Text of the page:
In a general sense, every distinct species on earth is an example of macroevolution. Each species is distinct from every other species in the world, yet it shares a common ancestry with all other forms of life. Macroevolution is the process by which humans diverged from apes, apes from other mammals, mammals from reptiles and air-breathing vertebrates from fish.
Macroevolution is the long-term accumulation of small changes in gene frequency within a species. These changes usually build up as a result of one population becoming isolated from the rest of the species. Over time, these genetic differences become so pronounced that the population undergoing the shift can no longer breed with the ancestral group if the two groups come back into contact.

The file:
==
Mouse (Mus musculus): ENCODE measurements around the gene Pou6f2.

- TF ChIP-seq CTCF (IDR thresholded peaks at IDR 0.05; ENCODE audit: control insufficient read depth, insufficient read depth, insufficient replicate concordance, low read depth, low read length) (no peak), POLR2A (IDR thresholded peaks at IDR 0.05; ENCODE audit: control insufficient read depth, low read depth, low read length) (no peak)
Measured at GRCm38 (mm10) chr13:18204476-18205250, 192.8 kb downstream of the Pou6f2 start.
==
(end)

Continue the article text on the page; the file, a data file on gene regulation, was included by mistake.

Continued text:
A relatively recent example of this process is found in the human descent from apelike ancestors. Between 6 and 8 million years ago, two distinct lineages diverged, with one line leading to modern humans and the other to the two living species of chimpanzee. On a longer timescale, humans, chimpanzees and gorillas diverged from other apes, such as orangutans. On still longer timescales, mammals and birds diverged from reptiles, reptiles diverged from amphibians, and all tetrapods diverged from fish.